To be certain, all drug companies now offer generous patient assistance programs, so the majority of those who want them have access to the DMDs.

If you need to be on a DMD but think they are cost prohibitive, be sure to ask your neurologist about the programs available to assist in covering the cost.

After writing the series I felt uplifted, empowered, and motivated to use my online presence to try and inspire others. There are so many people suffering from MS out there who are sitting at home feeling powerless, frustrated and desperate about their situation. They feel hopeless to change the course of their disease, or they can't afford health care to try.

In this age of social media, however, activism is only a keyboard away. If you want to make a difference, start by joining the National Multiple Sclerosis Society, encourage those at a local support group to do the same. Get involved in speaking out. Blog your hopes and dreams for the future of healthcare, send your congressperson or senator an email about your situation and your desire for affordable medicines and healthcare. Take a stance and use your voice.

Every little bit helps. I'm going to use my voice to educate others on personal empowerment and how to effect change.

Now go do something positive and never forget: One person CAN make a difference.

Monday, June 24, 2013

Are You Up For The Challenge? #ctdesign @Lilly_COI Launches Patient-Centric ChallengePost

Before the term "Patient-Centric" was coined

Let me take you back. The year was 2007. I was at my wit's end, ready to pull the plug and give up. I was suffering one relentless MS relapse after another and seeking relief by any means possible. I read about the TRANSFORMS trial (Gilenya, Novatis AG) in the back of an MS Focus magazine. I decided I was desperate enough to get on the hamster wheel in the proverbial lab rat's cage.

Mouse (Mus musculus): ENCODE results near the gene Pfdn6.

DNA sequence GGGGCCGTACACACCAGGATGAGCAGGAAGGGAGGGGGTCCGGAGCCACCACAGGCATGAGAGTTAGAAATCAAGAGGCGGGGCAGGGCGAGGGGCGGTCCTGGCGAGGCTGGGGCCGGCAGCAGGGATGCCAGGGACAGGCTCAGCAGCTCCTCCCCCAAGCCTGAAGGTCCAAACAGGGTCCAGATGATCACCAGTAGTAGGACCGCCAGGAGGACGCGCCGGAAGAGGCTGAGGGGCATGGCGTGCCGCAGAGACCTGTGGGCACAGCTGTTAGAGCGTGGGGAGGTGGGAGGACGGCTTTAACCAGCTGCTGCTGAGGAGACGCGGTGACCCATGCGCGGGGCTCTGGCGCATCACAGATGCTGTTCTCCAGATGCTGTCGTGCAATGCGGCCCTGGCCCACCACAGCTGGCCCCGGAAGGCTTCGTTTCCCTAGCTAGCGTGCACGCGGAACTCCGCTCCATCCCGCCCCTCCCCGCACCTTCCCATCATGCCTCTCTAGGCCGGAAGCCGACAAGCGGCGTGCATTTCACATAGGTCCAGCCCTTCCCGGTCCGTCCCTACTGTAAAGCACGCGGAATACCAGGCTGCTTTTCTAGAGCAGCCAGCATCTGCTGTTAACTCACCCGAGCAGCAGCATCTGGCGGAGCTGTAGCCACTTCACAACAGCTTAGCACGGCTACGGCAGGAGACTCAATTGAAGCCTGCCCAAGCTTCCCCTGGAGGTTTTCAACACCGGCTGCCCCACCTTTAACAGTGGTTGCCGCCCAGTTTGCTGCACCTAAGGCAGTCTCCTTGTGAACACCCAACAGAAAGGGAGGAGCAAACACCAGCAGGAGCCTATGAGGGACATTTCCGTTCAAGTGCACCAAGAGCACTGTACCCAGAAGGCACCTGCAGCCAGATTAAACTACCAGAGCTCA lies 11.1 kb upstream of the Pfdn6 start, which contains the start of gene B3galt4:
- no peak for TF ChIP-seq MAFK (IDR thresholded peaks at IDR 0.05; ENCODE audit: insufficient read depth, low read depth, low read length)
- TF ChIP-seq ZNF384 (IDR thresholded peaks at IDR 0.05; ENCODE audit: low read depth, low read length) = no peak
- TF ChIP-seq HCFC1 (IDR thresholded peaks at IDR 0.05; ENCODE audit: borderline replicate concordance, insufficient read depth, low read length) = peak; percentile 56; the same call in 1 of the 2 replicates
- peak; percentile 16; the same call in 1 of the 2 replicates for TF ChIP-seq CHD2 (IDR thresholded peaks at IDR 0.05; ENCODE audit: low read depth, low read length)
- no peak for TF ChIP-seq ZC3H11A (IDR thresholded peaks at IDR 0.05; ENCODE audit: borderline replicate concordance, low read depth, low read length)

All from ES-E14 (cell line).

But it was 2007. My cell phone wasn't smart, and the research study as it appeared on was not in the least inviting for a patient who was both terrified and out of hope.

But I had no alternative to finding out what being a patient would mean. There weren't even any blogs out there describing it at the time. I got my Informed Consent document and it looked like exactly what it is: a legal document that states I agree, after reading every horrible thing known or suspected about what I may or may not ingest or have performed on me, to willfully partake in the study knowing that I might be the reason they discover some terrible side effect through what is known as an Adverse Event.

Between the study description on, which looked like a page ripped from a college chemistry textbook, and the informed consent, which appeared for all the world to look like my Last Will & Testament, I was not left feeling all warm and fuzzy about the idea of joining.

To someone born a hypochondriac, with the same genetic makeup of her mother who is a world class worrier, all of this was rather foreboding to say the least. But that was nearly six years ago.